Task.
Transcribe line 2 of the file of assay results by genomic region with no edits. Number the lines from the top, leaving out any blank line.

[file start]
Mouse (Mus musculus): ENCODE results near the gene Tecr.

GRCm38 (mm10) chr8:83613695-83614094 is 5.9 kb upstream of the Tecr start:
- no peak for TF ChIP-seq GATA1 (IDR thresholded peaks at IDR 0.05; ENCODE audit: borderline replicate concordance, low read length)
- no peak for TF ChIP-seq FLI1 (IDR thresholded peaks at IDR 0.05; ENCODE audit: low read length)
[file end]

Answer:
GRCm38 (mm10) chr8:83613695-83614094 is 5.9 kb upstream of the Tecr start: